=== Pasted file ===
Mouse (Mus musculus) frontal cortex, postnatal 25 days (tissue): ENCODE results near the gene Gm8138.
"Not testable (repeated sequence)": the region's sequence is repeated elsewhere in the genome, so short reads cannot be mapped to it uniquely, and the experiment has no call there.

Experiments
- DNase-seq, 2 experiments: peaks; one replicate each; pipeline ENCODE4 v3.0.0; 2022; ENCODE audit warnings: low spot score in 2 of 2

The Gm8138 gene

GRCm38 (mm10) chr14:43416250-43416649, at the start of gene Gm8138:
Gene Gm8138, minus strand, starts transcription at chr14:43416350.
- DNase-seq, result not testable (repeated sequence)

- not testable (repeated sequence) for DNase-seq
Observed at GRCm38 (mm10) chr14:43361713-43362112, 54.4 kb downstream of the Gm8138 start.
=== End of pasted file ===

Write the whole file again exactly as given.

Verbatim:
Mouse (Mus musculus) frontal cortex, postnatal 25 days (tissue): ENCODE results near the gene Gm8138.
"Not testable (repeated sequence)": the region's sequence is repeated elsewhere in the genome, so short reads cannot be mapped to it uniquely, and the experiment has no call there.

Experiments
- DNase-seq, 2 experiments: peaks; one replicate each; pipeline ENCODE4 v3.0.0; 2022; ENCODE audit warnings: low spot score in 2 of 2

The Gm8138 gene

GRCm38 (mm10) chr14:43416250-43416649, at the start of gene Gm8138:
Gene Gm8138, minus strand, starts transcription at chr14:43416350.
- DNase-seq, result not testable (repeated sequence)

- not testable (repeated sequence) for DNase-seq
Observed at GRCm38 (mm10) chr14:43361713-43362112, 54.4 kb downstream of the Gm8138 start.